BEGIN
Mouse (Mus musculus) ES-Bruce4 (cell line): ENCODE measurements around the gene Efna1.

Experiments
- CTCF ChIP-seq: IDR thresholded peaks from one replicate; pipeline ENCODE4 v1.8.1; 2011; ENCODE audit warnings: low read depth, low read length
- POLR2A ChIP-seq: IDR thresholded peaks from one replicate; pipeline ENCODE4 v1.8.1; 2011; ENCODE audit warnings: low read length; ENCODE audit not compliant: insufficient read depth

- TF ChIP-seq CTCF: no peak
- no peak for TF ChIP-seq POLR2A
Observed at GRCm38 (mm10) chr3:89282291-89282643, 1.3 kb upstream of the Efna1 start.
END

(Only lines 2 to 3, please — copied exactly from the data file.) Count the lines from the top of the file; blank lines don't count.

Experiments
- CTCF ChIP-seq: IDR thresholded peaks from one replicate; pipeline ENCODE4 v1.8.1; 2011; ENCODE audit warnings: low read depth, low read length